Bear in mind, however, that this does not mean you are always to confine yourself to a conversational level. There are themes which demand large treatment, wherein vocal power and impassioned feeling are appropriate and essential. But what Lord Brougham meant, and it is equally true to-day, was that good public speaking is fundamentally good talking.
Edmund Burke recommended debate as one of the best means for developing facility and power in public speaking. Himself a master of debate, he said, "He that wrestles with us strengthens our nerves and sharpens our skill. Our antagonist is our helper. This amiable conflict with difficulty obliges us to have an intimate acquaintance with our subject, and compels us to consider it in all its relations. It will not suffer us to be superficial."
Burke, like all great orators, believed in premeditation, and always wrote and corrected his speeches with fastidious care. While such men knew that inspiration might come at the moment of speaking, they preferred to base their chances of success upon painstaking preparation.
Massillon, the great French divine, spoke in a commanding voice and in a style so direct that at times he almost overwhelmed his hearers. His pointed and personal questions could not be evaded. He sent truth like fiery darts to the hearts of his hearers.
I ask you to note very carefully the following eloquent passage from a sermon in which he explained how men justified themselves because they were no worse than the multitude:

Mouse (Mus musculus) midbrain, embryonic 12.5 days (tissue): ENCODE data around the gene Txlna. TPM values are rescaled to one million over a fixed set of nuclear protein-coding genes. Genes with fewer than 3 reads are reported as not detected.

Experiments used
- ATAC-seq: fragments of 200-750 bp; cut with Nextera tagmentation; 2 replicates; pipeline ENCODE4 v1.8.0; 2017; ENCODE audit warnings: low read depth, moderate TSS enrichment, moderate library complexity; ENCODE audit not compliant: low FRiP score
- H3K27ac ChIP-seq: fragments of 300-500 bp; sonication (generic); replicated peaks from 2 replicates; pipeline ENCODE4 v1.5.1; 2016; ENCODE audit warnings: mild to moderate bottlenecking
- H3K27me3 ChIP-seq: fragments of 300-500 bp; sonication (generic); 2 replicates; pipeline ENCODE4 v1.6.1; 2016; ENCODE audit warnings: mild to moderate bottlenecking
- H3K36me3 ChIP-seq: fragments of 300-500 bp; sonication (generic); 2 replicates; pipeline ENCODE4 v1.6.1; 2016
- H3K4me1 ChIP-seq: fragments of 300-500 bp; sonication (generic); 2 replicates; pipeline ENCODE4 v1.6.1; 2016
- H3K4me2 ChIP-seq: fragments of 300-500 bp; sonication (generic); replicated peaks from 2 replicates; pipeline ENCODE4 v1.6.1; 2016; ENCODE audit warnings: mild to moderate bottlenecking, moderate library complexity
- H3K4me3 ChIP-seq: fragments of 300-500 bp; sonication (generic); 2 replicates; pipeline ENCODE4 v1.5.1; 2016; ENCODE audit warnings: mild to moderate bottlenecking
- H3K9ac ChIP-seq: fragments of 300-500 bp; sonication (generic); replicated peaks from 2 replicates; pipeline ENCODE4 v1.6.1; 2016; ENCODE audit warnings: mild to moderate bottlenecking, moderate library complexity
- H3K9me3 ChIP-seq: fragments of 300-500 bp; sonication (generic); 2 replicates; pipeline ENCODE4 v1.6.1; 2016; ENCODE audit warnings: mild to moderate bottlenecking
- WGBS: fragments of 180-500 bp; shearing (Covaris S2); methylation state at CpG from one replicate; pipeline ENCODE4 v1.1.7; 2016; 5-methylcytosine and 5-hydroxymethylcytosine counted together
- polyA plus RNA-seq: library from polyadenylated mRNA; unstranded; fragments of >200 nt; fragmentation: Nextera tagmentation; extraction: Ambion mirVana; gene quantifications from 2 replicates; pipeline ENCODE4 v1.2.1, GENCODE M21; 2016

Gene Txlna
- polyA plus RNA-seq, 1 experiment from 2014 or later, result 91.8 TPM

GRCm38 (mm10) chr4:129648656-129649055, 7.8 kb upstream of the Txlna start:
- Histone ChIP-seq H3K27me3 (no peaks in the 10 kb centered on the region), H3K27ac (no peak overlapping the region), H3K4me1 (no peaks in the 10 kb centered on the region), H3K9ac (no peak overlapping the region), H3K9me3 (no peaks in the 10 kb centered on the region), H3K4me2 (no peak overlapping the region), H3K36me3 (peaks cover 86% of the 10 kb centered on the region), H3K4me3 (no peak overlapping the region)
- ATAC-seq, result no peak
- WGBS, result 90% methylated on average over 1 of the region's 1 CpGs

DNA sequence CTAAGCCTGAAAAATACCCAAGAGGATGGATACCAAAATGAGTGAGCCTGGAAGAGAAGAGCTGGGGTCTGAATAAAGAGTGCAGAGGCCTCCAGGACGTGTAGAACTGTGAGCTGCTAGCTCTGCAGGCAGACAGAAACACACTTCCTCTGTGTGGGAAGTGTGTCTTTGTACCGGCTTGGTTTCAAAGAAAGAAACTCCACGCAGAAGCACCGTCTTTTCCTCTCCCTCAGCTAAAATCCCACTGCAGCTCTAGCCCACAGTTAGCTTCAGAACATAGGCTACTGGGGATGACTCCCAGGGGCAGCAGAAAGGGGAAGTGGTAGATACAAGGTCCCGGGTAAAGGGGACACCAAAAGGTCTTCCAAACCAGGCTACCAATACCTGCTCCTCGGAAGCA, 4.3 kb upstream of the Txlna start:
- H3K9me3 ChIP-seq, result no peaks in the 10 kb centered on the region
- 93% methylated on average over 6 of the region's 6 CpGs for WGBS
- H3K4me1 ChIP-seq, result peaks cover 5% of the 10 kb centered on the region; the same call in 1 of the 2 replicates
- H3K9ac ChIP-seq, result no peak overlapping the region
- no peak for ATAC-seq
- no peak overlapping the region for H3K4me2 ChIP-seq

"On this account it is, my brethren, that I confine myself to you who at present are assembled here; I include not the rest of men, but consider you as alone existing on the earth. The idea which occupies and frightens me is this: I figure to myself the present as your last hour and the end of the world; that the heavens are going to open above your heads; our Savior, in all His glory, to appear in the midst of the temple; and that you are only assembled here to wait His coming; like trembling criminals on whom the sentence is to be pronounced, either of life eternal or of everlasting death; for it is vain to flatter yourselves that you shall die more innocent than you are at this hour. All those desires of change with which you are amused will continue to amuse you till death arrives, the experience of all ages proves it; the only difference you have to expect will most likely be a larger balance against you than what you would have to answer for at present; and from what would be your destiny were you to be judged this moment, you may almost decide upon what will take place at your departure from life. Now, I ask you (and connecting my own lot with yours I ask with dread), were Jesus Christ to appear in this temple, in the midst of this assembly, to judge us, to make the dreadful separation betwixt the goats and sheep, do you believe that the greatest number of us would be placed at His right hand? Do you believe that the number would at least be equal? Do you believe there would even be found ten upright and faithful servants of the Lord, when formerly five cities could not furnish so many? I ask you. You know not, and I know it not. Thou alone, O my God, knowest who belong to Thee. But if we know not who belong to Him, at least we know that sinners do not. Now, who are the just and faithful assembled here at present? Titles and dignities avail nothing, you are stript of all these in the presence of your Savior. Who are they? Many sinners who wish not to be converted; many more who wish, but always put it off; many others who are only converted in appearance, and again fall back to their former courses. In a word, a great number who flatter themselves they have no occasion for conversion. This is the party of the reprobate. Ah! my brethren, cut off from this assembly these four classes of sinners, for they will be cut off at the great day. And now appear, ye just! Where are ye? O God, where are Thy chosen? And what a portion remains to Thy share."